Metal Mirror (Slam Freeze) Fixation (MMF)
by David Hall


  1. Wash animals in M9 buffer.
  2. Slowly apply 200 l of worms to moistened 7mm X 10mm rectangles of Millipore HA filter paper (0.45 micron pore size; this filter will dissolve in acetone) while paper rests on glass fiber filtration unit under weak vacuum and add 0.5 ml of M9.
  3. Immediately place this onto wet Whatman filter paper that is positioned on styrofoam freezing disk supplied with the Reichert MM80E slam freezer.
  4. Attach paper to plunger and slam worms against cold copper block (in liquid nitrogen). Transfer freezing disk and worms into dewar of liquid nitrogen.
  5. Transfer specimen into mesh basket while submerged in liquid N2.

Freeze Substitution

  1. Hold frozen sample at -90°C for 48 hours or more in primary freeze substitution medium: 1.0% OsO4 in acetone.
  2. Warm sample to -60°C in same fixative over 16 h period.
  3. Warm sample to -30°C in same fixative over 4 h period.
  4. Warm sample to 0°C in same fixative over 1 h period.
  5. Transfer sample to 100% acetone two times at room temp, 10 min.


  1. First change is in 1 part resin to 1 part acetone, allow to sit 30 min.
  2. Second change is in 2 parts resin to 1 part acetone, allow to sit for 30 min.
  3. Third change is into pure resin and hold 1 hr.
  4. Fourth change is into pure resin and hold overnight.
  5. The next day, place samples in fresh resin at rt and place infiltrated worms between Aclar sheets.
  6. Excess sample is embedded in eppendorf tubes.
  7. Cure samples in 60°C oven for 3 days.
  8. Cut best worms out of thin embedment and re-embed in resin and re-cure.

Resin formula
Use pre-dessicated plastic beaker with gradations for easy measurements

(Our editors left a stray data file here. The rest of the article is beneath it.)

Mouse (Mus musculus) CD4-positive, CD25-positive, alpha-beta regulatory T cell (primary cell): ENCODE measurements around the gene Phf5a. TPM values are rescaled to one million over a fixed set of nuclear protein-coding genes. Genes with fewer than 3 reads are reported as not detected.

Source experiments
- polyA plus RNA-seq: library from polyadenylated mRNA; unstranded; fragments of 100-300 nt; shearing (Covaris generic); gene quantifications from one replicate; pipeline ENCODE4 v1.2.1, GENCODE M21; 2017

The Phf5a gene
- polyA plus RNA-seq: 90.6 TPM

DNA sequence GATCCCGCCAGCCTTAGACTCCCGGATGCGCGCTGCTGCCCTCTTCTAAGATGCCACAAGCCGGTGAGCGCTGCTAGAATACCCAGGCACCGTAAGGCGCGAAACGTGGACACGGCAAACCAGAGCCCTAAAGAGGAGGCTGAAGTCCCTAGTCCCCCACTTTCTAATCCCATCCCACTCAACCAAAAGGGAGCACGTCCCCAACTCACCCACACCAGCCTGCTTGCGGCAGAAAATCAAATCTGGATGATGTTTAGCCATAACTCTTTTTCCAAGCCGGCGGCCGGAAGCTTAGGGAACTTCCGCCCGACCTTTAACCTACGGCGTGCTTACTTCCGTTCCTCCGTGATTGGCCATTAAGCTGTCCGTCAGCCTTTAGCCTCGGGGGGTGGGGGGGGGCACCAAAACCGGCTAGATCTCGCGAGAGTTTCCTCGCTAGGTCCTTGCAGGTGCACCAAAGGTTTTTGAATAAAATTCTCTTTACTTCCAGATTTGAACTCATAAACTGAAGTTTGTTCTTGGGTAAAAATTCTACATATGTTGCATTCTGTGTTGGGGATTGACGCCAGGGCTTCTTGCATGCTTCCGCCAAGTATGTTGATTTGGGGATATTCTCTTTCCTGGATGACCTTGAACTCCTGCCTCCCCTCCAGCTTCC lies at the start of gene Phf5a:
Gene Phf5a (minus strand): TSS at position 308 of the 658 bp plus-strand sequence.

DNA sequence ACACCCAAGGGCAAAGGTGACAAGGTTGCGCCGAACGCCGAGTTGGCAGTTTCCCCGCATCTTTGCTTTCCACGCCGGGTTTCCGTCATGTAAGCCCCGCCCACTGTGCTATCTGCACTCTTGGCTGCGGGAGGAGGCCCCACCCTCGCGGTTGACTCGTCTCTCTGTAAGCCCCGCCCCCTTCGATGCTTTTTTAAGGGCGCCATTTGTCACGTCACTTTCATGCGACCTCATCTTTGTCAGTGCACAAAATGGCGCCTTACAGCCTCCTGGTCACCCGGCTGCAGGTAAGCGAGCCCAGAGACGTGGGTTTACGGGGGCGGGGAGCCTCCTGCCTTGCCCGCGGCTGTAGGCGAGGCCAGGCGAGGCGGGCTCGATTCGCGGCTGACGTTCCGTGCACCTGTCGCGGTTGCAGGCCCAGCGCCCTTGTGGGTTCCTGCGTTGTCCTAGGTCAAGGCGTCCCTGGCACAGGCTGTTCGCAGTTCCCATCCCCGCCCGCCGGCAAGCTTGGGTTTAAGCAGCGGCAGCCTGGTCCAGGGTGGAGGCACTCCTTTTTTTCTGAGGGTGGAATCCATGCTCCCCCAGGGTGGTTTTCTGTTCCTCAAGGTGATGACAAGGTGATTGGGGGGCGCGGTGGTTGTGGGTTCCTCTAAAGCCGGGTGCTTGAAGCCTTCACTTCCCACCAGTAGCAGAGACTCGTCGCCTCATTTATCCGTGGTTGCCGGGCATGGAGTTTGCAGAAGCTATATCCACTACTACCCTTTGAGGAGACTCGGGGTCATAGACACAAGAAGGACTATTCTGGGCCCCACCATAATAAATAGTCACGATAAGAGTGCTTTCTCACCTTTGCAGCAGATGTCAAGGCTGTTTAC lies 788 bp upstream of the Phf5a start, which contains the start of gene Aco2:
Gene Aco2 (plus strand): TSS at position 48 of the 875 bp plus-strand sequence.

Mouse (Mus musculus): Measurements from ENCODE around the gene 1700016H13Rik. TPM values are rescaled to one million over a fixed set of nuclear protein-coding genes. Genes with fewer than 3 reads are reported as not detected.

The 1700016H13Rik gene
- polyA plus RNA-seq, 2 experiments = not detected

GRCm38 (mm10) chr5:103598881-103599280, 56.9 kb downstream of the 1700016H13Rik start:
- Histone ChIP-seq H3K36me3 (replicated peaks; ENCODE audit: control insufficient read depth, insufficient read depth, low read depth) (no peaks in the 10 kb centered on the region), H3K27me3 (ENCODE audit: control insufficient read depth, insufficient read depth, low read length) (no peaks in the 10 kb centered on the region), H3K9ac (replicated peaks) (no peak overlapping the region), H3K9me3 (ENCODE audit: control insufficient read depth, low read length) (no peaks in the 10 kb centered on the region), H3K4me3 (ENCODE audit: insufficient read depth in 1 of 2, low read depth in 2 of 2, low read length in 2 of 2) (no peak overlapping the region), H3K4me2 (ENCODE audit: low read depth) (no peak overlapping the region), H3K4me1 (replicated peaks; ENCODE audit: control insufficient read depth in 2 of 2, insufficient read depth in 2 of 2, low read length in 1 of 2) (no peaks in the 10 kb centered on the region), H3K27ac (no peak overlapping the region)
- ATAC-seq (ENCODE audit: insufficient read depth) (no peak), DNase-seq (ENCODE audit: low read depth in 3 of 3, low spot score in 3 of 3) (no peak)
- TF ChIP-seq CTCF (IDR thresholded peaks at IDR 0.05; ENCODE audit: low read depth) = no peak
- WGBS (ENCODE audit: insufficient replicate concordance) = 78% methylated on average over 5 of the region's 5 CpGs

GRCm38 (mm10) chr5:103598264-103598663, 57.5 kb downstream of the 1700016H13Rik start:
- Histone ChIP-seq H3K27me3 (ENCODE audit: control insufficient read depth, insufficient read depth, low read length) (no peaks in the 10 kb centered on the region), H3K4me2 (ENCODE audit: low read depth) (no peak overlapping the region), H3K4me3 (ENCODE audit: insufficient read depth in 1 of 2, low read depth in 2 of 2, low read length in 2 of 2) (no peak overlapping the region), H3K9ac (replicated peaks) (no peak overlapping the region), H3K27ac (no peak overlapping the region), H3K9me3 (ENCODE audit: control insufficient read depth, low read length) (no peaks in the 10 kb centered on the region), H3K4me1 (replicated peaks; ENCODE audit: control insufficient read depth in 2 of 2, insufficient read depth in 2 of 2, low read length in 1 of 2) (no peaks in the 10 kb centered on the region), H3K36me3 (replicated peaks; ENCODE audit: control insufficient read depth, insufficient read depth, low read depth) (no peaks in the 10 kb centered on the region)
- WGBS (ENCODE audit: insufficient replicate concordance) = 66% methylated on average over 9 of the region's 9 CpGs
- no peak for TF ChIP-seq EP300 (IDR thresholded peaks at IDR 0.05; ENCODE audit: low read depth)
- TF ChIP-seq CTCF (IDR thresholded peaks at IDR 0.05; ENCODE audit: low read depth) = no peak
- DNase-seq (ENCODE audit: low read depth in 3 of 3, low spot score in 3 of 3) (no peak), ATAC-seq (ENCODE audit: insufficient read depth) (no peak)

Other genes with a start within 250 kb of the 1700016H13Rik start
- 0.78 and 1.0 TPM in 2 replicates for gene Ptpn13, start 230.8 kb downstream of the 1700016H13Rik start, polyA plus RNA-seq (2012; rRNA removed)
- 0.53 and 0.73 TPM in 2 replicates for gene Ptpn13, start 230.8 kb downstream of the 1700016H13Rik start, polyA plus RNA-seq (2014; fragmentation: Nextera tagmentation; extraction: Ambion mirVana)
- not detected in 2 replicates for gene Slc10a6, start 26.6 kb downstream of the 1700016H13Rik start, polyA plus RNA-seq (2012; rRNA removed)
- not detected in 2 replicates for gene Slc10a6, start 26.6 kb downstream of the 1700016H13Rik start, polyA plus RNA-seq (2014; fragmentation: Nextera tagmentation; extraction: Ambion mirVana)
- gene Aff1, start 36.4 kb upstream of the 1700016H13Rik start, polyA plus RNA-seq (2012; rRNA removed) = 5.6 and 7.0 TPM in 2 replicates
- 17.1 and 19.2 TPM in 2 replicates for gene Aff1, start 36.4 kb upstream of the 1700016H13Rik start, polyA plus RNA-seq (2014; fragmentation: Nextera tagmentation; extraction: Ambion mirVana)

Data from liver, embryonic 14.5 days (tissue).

Solution A
80 g LX112
103 g DDSA

Solution B
100 g LX112
86 g NMA

Weigh each of the above solutions dirrectly into a bottle and violently shake to mix.
These stock solutions are stored at 4C, and brought to room temperature before mixing the final resin, then finally adding DMP-30.

13 g Solution A
17 g Solution B
Mix, mix, mix!! Then add 0.45 ml DMP-30

Notes on Freeze Artifacts

The presence of ice artifacts is often most evident at cell nuclei, but may look worse in one portion of an animal than another.

EMHPFFIG 3: Freeze artifacts in HPF/FS.
EMSlamfreezeFIG 1: Freeze artifacts typical for HPF/FS or Metal Mirror fixation. A. Nematode frozen by metal mirror fixation, where left side of the worm shows severe distortion due to poor freezing, while pharyngeal tissues on the right are better preserved. Scale bar, 2 µm. B. High-power section through the hypodermis. Extreme distortion of most organelles (dark objects) was caused by extensive ice crystal formation. Cytoplasm is virtually white in color due to ice. Scale bar, 1 µm. C. Higher power image showing starry-like dark fingers radiating outward from many objects. The dark fingers are distorted protein and lipid isolated by intervening fingers of (clear) ice crystals. Such defects are accentuated over a nucleus (right side of panel). Ice damage after HPF often looks like more subtle versions of the defects seen in B and C. Scale bar, 1 µm. D. Low-power image showing nematode (above) embedded lengthwise in yeast paste (below), where individual yeast cells have failed to freeze or embed well, leaving either an empty hole or a shriveled wisp filling one side of the hole, thus weakening the plastic section. The worm also looks distorted. Similar clear holes may form at worm embryos inside the mother if resin infiltration fails. Scale bar, 2 µm.